My husband Miles dreamed of his death in the fall of 2005, nine months before he deployed to Iraq. He was twenty-three years old.
“A world traveler, Artis Henderson dreamed of living abroad after college and one day becoming a writer. Marrying a conservative Texan soldier and being an Army wife was never in her plan. Nor was the devastating helicopter crash that took his life soon after their marriage. On November 6, 2006, the Apache helicopter carrying Artis’s husband Miles crashed in Iraq, leaving her—in official military terms—an “unremarried widow.” She was twenty-six years old. In Unremarried Widow, Artis gracefully and fearlessly traces the arduous process of rebuilding her life after this loss, from the dark hours following the military notification to the first fumbling attempts at new love. She recounts the bond that led her and Miles to start a life together, even in the face of unexpected challenges, and offers a compassionate critique of the difficulties of military life. In one of the book’s most unexpected elements, Artis reveals how Miles’s death mirrored her own father’s—in a plane crash that she survived when she was five. In her journey through devastation and heartbreak, Artis is able to reach a new understanding with her widowed mother and together they find solace in their shared loss.”
I certainly wasn’t expecting anything great from Unremarried Widow, and it wasn’t, despite the bold claims on the back of the ARC, which I won via Goodreads. However, it was surprisingly good in its way, though nothing earth-shattering. I enjoyed the understated writing style and the way the author didn’t try to make the book into much more than her rather moving story. I mean, there’s plenty of reflection, but she’s not trying to say anything about Life or Death, instead focusing on a smaller scale. She connected both the death of her father in a plane accident and the death of her husband very well, alternating between the two, although I would have liked a bit more of that as the book progressed. The only real scene that talks mainly about her father is towards the beginning. There’s a lot of narration before Miles actually dies while in Iraq, and we know what’s coming, so that was actually used really effectively to build sympathy as this man is introduced and characterized, all the while knowing that he’s going to die, that in fact that death is the whole premise of the memoir. I actually found Miles to be kind of selfish at times, but the narrator clearly loved him very much. The thing was, she had to sacrifice a lot of what she wanted to do when she became his partner/wife, and that annoyed me.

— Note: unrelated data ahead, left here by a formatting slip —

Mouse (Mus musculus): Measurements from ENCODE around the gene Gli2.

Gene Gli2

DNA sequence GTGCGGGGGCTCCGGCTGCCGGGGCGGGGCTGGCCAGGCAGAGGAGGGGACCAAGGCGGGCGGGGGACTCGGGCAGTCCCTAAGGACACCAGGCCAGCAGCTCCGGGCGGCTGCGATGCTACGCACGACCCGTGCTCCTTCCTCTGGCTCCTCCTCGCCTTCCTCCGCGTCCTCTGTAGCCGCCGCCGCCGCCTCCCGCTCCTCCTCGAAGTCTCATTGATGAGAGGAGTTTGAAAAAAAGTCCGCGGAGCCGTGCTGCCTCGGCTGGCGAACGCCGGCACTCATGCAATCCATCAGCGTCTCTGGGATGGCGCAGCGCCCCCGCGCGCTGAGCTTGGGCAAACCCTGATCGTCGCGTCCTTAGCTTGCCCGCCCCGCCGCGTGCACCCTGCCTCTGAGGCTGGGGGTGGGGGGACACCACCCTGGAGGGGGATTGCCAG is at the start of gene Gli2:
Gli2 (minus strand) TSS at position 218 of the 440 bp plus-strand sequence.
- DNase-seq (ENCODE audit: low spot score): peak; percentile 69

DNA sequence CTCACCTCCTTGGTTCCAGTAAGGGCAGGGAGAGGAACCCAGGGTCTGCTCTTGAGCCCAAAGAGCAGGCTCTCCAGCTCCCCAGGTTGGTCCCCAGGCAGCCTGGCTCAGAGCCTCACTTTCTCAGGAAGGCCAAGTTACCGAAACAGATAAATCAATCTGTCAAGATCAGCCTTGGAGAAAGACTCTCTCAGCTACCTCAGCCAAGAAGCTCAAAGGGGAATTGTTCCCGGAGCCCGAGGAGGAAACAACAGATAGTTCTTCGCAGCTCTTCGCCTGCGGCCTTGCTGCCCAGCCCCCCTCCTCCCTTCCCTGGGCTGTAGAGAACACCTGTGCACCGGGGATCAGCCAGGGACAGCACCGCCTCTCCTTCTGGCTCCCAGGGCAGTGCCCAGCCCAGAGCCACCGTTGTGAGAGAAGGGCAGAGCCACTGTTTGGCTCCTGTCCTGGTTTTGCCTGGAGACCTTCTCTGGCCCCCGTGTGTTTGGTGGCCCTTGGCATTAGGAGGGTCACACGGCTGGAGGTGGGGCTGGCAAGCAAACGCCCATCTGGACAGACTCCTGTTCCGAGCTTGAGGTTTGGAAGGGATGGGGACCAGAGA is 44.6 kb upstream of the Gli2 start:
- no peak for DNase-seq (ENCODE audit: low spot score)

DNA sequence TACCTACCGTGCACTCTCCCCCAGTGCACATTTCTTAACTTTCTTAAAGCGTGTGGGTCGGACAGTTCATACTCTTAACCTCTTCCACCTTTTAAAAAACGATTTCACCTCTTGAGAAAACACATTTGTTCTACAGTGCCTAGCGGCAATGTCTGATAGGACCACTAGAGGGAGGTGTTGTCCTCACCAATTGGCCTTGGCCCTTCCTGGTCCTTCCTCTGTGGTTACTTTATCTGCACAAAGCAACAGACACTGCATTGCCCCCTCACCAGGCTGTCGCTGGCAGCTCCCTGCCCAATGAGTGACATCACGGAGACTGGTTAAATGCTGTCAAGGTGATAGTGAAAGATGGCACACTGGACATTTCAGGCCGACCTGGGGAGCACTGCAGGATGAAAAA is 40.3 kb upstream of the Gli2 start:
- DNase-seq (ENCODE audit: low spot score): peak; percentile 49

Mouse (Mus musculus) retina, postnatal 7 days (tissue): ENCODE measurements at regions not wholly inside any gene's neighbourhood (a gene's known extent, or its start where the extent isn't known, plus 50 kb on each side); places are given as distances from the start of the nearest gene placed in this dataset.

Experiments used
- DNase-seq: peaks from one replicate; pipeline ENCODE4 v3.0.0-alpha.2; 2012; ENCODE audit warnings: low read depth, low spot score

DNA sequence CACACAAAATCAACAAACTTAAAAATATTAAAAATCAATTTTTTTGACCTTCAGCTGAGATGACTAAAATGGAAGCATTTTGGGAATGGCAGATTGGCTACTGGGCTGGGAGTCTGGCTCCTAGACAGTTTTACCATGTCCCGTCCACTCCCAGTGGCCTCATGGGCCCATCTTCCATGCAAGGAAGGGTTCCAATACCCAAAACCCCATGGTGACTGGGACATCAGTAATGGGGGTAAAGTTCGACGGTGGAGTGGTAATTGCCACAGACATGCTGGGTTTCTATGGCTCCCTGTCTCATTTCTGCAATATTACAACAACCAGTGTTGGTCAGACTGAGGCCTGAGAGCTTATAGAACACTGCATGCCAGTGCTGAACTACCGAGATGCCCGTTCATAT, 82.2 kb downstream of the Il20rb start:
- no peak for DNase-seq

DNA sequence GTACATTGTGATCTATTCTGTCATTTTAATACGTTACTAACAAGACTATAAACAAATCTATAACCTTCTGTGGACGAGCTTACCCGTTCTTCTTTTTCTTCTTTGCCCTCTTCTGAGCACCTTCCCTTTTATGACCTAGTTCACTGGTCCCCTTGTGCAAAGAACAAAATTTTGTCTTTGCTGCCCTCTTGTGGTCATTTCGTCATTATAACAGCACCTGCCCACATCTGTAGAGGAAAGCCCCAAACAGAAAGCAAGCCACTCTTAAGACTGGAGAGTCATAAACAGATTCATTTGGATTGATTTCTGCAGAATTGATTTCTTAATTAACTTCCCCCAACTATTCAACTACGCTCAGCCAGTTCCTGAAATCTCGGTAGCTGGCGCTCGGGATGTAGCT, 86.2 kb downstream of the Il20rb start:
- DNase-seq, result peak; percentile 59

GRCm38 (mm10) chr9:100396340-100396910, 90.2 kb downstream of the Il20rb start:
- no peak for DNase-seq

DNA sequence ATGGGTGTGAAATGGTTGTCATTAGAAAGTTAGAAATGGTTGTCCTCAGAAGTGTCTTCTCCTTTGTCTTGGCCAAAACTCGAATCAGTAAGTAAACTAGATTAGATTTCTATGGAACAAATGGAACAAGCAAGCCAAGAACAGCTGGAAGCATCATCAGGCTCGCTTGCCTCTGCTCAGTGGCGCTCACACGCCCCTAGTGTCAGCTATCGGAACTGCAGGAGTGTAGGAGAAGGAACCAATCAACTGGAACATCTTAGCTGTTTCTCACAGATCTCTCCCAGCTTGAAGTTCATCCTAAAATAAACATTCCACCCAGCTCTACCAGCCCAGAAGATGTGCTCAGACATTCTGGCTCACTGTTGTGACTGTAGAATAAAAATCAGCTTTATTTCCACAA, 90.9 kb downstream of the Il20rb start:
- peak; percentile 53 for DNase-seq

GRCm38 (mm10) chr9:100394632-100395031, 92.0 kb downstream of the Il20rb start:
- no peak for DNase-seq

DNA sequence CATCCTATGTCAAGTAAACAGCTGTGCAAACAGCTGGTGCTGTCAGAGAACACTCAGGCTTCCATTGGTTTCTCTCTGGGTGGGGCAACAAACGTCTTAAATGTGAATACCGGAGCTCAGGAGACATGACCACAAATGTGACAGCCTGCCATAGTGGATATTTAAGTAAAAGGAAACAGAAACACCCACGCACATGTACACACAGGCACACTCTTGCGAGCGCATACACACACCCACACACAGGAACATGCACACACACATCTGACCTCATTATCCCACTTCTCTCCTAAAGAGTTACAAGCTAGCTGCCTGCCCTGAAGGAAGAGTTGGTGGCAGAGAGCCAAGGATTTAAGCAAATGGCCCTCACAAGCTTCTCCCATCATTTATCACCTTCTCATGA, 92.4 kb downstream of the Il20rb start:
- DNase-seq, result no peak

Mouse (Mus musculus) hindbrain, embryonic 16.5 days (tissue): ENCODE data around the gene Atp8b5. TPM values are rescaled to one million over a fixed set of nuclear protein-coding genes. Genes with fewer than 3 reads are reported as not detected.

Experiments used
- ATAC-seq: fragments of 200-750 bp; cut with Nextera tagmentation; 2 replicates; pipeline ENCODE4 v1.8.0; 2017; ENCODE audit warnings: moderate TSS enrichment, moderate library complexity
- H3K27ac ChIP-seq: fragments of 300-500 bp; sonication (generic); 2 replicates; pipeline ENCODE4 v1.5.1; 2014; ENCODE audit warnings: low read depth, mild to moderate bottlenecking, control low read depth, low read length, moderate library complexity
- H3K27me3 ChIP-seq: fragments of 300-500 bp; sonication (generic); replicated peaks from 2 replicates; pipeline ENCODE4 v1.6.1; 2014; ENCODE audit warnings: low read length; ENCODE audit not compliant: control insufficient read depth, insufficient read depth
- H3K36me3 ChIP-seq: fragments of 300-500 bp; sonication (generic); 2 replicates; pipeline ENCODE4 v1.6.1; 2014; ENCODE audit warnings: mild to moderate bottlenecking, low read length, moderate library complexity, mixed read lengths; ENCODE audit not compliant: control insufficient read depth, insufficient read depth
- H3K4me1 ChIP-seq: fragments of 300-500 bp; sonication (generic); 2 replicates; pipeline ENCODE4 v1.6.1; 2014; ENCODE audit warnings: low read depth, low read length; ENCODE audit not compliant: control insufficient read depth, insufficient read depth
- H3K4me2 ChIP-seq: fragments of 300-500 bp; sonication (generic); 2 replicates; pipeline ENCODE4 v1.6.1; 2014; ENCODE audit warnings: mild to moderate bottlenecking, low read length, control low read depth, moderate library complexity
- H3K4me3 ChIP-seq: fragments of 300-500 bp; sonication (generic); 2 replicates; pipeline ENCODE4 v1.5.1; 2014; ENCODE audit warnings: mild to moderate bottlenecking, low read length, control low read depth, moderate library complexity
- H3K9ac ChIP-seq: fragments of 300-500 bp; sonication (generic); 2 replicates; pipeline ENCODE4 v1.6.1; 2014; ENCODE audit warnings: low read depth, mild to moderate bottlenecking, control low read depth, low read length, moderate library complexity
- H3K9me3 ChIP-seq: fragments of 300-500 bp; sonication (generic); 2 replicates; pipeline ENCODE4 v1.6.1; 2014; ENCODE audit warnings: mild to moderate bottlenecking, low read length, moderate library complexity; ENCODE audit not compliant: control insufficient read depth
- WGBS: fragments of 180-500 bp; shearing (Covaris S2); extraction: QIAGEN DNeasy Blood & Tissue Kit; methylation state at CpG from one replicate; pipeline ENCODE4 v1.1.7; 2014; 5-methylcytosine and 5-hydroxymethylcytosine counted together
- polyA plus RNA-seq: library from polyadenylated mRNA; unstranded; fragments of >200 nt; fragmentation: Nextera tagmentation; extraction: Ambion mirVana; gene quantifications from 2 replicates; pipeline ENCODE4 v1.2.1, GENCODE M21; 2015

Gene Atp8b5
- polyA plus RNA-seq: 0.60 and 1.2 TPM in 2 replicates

I did enjoy the way that Artis Henderson used little anecdotes and snippets of life to recount her story and illustrate her points, rather than going more chronologically through the events of her life with Miles. As she puts it writing about something else, the book is composed of “just stories, brief peeks into the experience, like peering through a window…” Although that’s not what she was referring to, I thought it fit the narrative style pretty well. It was also quite straightforward, and I liked that aspect.
What I didn’t like was the vaguely religious aspect, the psychic that Artis goes to several times who seems to know everything about her life and what’s going to happen in it. There’s also this talk of spiritual connection or whatever, and I certainly don’t buy into that. Sorry. I have a feeling that here the narration isn’t quite accurate. Especially the letter from Miles before he died seemed somewhat constructed, although it’s certainly possible. At any rate, what Artis Henderson has crafted is pretty moving in its own way, although I certainly didn’t cry and cry as the editor says she did on the back of the ARC. It’s not really that kind of book; I was totally dry-eyed. Admittedly, I’m not the crying type in books, but I didn’t even feel the temptation to cry as I sometimes do.
There are some sexist elements to the book to, such as when Artis visits Mile’s parents’ ranch, where “he rode horses and worked the ranch with his father while I stayed inside with Terry.” Who gives Artis a bunch of recipes (sigh). That was just me being nit-picky though, because obviously there’s nothing wrong with baking.
Anyway, Unremarried Widow wasn’t great or anything, but it certainly was interesting enough, and provided some insights into the army way of life. It also shows you just what a waste the Iraq war was, costing the lives of countless young men like Miles Henderson. Anyway, the book doesn’t come out until early January, but keep your eyes out for it until then. I would recommend the library.
Rating: 3.5 stars.